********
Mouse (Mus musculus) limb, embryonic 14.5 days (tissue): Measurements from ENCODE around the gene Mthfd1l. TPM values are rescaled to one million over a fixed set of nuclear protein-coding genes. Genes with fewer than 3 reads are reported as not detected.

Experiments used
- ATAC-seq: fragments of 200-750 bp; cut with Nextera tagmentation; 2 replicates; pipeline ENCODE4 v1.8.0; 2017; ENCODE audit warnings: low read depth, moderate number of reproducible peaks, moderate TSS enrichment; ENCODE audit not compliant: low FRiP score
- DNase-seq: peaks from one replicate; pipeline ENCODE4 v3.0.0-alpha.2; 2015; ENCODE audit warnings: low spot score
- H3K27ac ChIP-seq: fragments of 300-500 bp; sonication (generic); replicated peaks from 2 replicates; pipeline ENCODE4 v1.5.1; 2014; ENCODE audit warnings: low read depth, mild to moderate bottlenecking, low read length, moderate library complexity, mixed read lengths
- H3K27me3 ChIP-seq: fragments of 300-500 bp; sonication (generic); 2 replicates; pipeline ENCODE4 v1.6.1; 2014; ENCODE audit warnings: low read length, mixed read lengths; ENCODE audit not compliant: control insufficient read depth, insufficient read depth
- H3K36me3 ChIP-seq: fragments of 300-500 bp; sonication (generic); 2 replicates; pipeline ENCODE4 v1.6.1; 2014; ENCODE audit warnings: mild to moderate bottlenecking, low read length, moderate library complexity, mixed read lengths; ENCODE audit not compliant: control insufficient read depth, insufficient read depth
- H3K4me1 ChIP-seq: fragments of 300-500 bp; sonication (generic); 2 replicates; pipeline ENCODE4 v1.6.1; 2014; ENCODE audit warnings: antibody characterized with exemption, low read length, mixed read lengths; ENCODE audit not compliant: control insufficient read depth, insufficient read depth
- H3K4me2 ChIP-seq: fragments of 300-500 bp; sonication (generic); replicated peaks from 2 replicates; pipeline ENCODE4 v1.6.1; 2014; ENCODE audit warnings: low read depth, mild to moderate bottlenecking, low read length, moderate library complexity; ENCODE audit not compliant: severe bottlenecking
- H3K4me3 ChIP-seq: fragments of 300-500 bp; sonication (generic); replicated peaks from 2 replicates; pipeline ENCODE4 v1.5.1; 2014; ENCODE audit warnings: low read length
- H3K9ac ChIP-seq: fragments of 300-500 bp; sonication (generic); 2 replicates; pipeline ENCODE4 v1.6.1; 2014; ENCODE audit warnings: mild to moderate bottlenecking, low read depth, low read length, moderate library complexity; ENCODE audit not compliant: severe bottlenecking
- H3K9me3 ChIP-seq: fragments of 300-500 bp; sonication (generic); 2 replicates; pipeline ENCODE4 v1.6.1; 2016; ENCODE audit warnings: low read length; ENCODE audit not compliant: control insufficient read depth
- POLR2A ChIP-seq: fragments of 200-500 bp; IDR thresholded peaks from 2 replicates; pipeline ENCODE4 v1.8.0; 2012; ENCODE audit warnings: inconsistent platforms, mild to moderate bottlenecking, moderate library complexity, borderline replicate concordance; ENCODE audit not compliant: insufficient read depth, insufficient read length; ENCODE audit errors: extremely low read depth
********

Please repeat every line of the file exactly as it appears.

Mouse (Mus musculus) limb, embryonic 14.5 days (tissue): Measurements from ENCODE around the gene Mthfd1l. TPM values are rescaled to one million over a fixed set of nuclear protein-coding genes. Genes with fewer than 3 reads are reported as not detected.

Experiments used
- ATAC-seq: fragments of 200-750 bp; cut with Nextera tagmentation; 2 replicates; pipeline ENCODE4 v1.8.0; 2017; ENCODE audit warnings: low read depth, moderate number of reproducible peaks, moderate TSS enrichment; ENCODE audit not compliant: low FRiP score
- DNase-seq: peaks from one replicate; pipeline ENCODE4 v3.0.0-alpha.2; 2015; ENCODE audit warnings: low spot score
- H3K27ac ChIP-seq: fragments of 300-500 bp; sonication (generic); replicated peaks from 2 replicates; pipeline ENCODE4 v1.5.1; 2014; ENCODE audit warnings: low read depth, mild to moderate bottlenecking, low read length, moderate library complexity, mixed read lengths
- H3K27me3 ChIP-seq: fragments of 300-500 bp; sonication (generic); 2 replicates; pipeline ENCODE4 v1.6.1; 2014; ENCODE audit warnings: low read length, mixed read lengths; ENCODE audit not compliant: control insufficient read depth, insufficient read depth
- H3K36me3 ChIP-seq: fragments of 300-500 bp; sonication (generic); 2 replicates; pipeline ENCODE4 v1.6.1; 2014; ENCODE audit warnings: mild to moderate bottlenecking, low read length, moderate library complexity, mixed read lengths; ENCODE audit not compliant: control insufficient read depth, insufficient read depth
- H3K4me1 ChIP-seq: fragments of 300-500 bp; sonication (generic); 2 replicates; pipeline ENCODE4 v1.6.1; 2014; ENCODE audit warnings: antibody characterized with exemption, low read length, mixed read lengths; ENCODE audit not compliant: control insufficient read depth, insufficient read depth
- H3K4me2 ChIP-seq: fragments of 300-500 bp; sonication (generic); replicated peaks from 2 replicates; pipeline ENCODE4 v1.6.1; 2014; ENCODE audit warnings: low read depth, mild to moderate bottlenecking, low read length, moderate library complexity; ENCODE audit not compliant: severe bottlenecking
- H3K4me3 ChIP-seq: fragments of 300-500 bp; sonication (generic); replicated peaks from 2 replicates; pipeline ENCODE4 v1.5.1; 2014; ENCODE audit warnings: low read length
- H3K9ac ChIP-seq: fragments of 300-500 bp; sonication (generic); 2 replicates; pipeline ENCODE4 v1.6.1; 2014; ENCODE audit warnings: mild to moderate bottlenecking, low read depth, low read length, moderate library complexity; ENCODE audit not compliant: severe bottlenecking
- H3K9me3 ChIP-seq: fragments of 300-500 bp; sonication (generic); 2 replicates; pipeline ENCODE4 v1.6.1; 2016; ENCODE audit warnings: low read length; ENCODE audit not compliant: control insufficient read depth
- POLR2A ChIP-seq: fragments of 200-500 bp; IDR thresholded peaks from 2 replicates; pipeline ENCODE4 v1.8.0; 2012; ENCODE audit warnings: inconsistent platforms, mild to moderate bottlenecking, moderate library complexity, borderline replicate concordance; ENCODE audit not compliant: insufficient read depth, insufficient read length; ENCODE audit errors: extremely low read depth